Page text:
Kickstarter has successfully funded more than 94,000 projects since it was founded in 2009, helping bedroom inventors and small businesses kick-start their projects.
If you’ve not heard of Kickstarter, it’s a crowd-funding platform that enables the public to financially back new ideas for rewards and help make them a reality.
Inventors ask for a certain amount and if they don’t reach the investment goal within a deadline, they don’t get a penny.
So far, 128 Kickstarter projects have gained upwards of $1million – but not all of them get off the ground.
We’ve already seen entrepreneurs pitch their ideas on Dragon’s Den, but now amateur investors have a chance to muscle in as well on Dave’s new show The Money Pit, which airs on Thursday, October 29 at 7.30pm.
But will they invest in a hit or miss like these notable Kickstarter campaigns?
High: Pebble smartwatches
Smartwatches are all the rage at the moment, and people power prevailed in 2012 when Pebble’s smartwatch achieved the best backing possible – from consumers.
Traditional investors weren’t interested in Pebble but 68,928 other people were, who collectively helped the company raise a stonking $10,266,844.
The Pebble Time went a step further in 2015, gaining $20,338,986 of support to become the most funded Kickstarter to date.
People thought that the Eye3 camera drone helicopter sounded too good to be true in 2012, and so too did Kickstarter which suspended the campaign.
Makers were accused of photoshopping images and copying existing products.
As it was suspended, the 72 backers who pledged $78,481 were refunded.
High: Exploding Kittens
According to Exploding Kittens’s tagline, this is “a card game for people who are into kittens and explosions and laser beams and sometimes goats”.
Sound barmy? Well, it became the most backed campaign on Kickstarter ever with 219,382 backers who pledged a total of $8,782,571.
Low: Kobe Red
Kobe’s promise of beef-based jerky, made with 100% organic feed- and beer-fed Japanese cows was enough to make over 3,000 backer’s stomachs rumble, but the whole thing turned out to be a scam.
Hours before the campaign was due to end and $118,000 over the goal, Kickstarter pulled the project.
Gamers loved OUYA so much, that they pledged a total of $8,596,474 back in August 2012.
The device was a videogame console based on the Android operating system used on tablets and smartphones. It was bought by bigger gaming firm Razer earlier this year.
Low: Björk’s Biophilia App
Björk did actually create an app for her album Biophilia – but not thanks to Kickstarter.
The project wanted £375,000 so they could bring the app to Android and Windows 8. However, it was cancelled after only receiving £15,370 within ten days.
But despite the low uptake on Kickstarter, Björk’s team found a quicker and cheaper way to covert the app for Android elsewhere.
High: The Veronica Mars Movie
Fans of US TV show Veronica Mars had long been clamouring for its return, until finally a Kickstarter campaign was made to get it on the road – at least, as a one-off film anyway.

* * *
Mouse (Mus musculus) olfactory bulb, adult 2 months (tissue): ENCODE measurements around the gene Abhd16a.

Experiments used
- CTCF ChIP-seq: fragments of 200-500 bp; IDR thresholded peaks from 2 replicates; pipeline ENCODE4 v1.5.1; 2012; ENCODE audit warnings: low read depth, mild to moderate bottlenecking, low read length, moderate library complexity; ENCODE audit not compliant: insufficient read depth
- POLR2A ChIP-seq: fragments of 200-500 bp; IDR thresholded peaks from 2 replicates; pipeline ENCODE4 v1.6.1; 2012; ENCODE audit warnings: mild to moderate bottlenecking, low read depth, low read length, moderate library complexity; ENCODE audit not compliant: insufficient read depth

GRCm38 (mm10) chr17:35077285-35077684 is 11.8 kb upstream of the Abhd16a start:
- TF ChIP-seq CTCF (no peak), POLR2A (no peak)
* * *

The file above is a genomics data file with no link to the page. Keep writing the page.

Funding reached $5,702,153 and stars including lead actress Kristen Bell agreed to return.
Low: Darci’s Walk of Shame
Keen to further her career and shake off her Sabrina the Teenage Witch image, actress Melissa Joan Hart set out to fund her own movie on Kickstarter.
“An impulsive act has Darci face enormous hurdles to get back to her sister’s wedding & avoid her family witness her first walk of shame,” the movie’s description teased.
But the project ended up taking its own walk of shame, as only $51,605 was raised from a goal of $2million.
High: Coolest Cooler
The Coolest Cooler is the strangest assortment of picnic gadgetry you’ll ever see – not only is it a cooler, but it’s a waterproof speaker which features charging ports for your phone and tablet, a blender, an LED lid light and even more.
Inventor Ryan Grepper managed to raise $13,285,226, thanks to 62,642 backers.
Low: Skarp laser razor
A razor that burns hairs off your face using a laser sounded like a good idea so it’s no surprise that $4million was raised.
However, Kickstarter decided to suspend the project, saying it was “in violation of our rule requiring working prototypes of physical products that are offered as rewards”.
That didn’t stop its creators though. They’ve since moved their project to Kickstarter rival Indiegogo.
Much like the Coolest Cooler, BauBax features some nifty extras that you wouldn’t expect to find in a travel jacket.
It has 15 features in all, including a built-in neck pillow, eye mask, gloves, earphone holders, drink pocket as well as several pockets for devices.
44,949 people pledged $9,192,055, making BauBax the most funded clothing project in crowdfunding history.
Many games are developed through Kickstarter but sometimes the final product never sees the day of light – even with a decent funding balance.
Yogventures is one such example – it raised $567,665 but ran out of money during development. No one was able to get a refund, so they were offered free copies of another game instead.
Would you consider backing a project on Kickstarter? Let us know your thoughts in the Comments section below.